NY attorney general orders Fan Duel, DraftKings to shut down
November 11, 2015 10:48 AM
by Phil Hevener
The nation’s two biggest daily fantasy sports companies have been ordered to stop doing business with New York residents.
FanDuel and DraftKings, companies that collected more than $53 million in entry fees from players for NFL games of the past weekend, were told by New York Attorney General Eric Schneiderman Tuesday that their business constitutes illegal gambling under state law and they cannot do business with residents of the state.
New York is the fourth largest state with a population of about 19.4 million and legislators there were already discussing the possibilities for regulating daily fantasy sports contests.
Schneiderman’s opinion appears to apply only to daily fantasy sports competition.
Daily fantasy sports companies have already been told by the Nevada State Gaming Control Board that they cannot do business with Nevada residents until they acquire sports book licenses.
At least a dozen other states are currently studying proposals that could legalize and regulate the business. The booming industry is a tempting target for legislators eyeing the taxable revenue streams it is generating.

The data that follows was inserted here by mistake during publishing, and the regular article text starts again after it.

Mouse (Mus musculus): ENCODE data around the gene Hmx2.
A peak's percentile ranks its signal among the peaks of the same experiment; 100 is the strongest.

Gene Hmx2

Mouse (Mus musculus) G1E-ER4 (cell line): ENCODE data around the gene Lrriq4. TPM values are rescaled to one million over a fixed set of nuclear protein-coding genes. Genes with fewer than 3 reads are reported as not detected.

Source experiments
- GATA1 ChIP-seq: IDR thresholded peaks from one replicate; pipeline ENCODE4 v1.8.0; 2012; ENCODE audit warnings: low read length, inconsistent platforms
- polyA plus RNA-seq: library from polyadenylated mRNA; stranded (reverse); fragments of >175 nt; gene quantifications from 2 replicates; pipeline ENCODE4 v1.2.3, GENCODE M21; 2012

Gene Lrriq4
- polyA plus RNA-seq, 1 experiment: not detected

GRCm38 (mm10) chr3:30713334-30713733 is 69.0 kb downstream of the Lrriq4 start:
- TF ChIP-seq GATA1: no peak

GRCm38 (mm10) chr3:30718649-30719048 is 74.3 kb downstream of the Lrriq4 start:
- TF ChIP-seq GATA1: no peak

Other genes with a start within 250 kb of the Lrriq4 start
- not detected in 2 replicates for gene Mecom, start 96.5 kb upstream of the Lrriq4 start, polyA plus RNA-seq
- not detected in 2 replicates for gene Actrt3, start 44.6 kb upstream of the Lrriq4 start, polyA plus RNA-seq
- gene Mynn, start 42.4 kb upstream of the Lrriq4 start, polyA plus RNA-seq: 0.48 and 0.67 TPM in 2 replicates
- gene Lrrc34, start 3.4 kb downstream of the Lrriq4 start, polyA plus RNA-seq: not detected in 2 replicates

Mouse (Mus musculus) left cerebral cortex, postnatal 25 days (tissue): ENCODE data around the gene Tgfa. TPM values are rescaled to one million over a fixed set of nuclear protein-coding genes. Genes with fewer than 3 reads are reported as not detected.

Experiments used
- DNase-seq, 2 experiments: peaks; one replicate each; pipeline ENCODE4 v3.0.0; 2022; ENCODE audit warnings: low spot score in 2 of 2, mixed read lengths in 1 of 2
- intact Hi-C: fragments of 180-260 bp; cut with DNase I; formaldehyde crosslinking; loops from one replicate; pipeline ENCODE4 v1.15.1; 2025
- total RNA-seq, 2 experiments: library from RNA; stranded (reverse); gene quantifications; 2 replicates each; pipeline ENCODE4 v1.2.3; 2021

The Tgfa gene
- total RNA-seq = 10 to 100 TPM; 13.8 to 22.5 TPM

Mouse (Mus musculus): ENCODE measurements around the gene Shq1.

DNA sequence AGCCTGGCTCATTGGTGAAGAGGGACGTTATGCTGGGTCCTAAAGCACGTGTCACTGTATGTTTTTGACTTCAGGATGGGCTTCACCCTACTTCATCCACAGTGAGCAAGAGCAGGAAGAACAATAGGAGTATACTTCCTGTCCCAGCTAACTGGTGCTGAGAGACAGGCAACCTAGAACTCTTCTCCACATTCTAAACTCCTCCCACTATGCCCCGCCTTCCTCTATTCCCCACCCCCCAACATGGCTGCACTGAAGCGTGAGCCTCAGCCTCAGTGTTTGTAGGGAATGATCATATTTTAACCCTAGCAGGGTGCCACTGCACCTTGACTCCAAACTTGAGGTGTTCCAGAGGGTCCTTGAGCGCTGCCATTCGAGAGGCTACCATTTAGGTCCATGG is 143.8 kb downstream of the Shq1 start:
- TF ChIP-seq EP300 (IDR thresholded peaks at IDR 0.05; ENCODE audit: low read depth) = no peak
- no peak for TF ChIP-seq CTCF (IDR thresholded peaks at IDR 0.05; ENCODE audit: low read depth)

FanDuel and DraftKings handle more than 90 percent of the daily fantasy sports business having spent more than $100 million buying television airtime since the start of the football season. Major league sports teams that have opposed legal sports betting have sponsorship arrangements with the companies that the New York AG says are offering illegal gambling.
It makes for a fascinating drama that will making headlines as lawmakers and assorted interests across the country continuing pushing the issue in one direction or another.
The attorney general’s office told the New York Times Tuesday that daily fantasy sports “appears to be creating the same public health and economic problems associated with gambling.”
The two companies can challenge the attorney general’s order in court, according to a New York business law professor who said the state would have to prove that chance is a material factor in fantasy factor, which would make it gambling.
The assorted interests that have been working to promote daily fantasy sports say it is a game in which skill is the determining factor.
Phil Hevener has been writing about the Nevada gaming business for more than 30 years. Email: PhilHevener@GamingToday.com.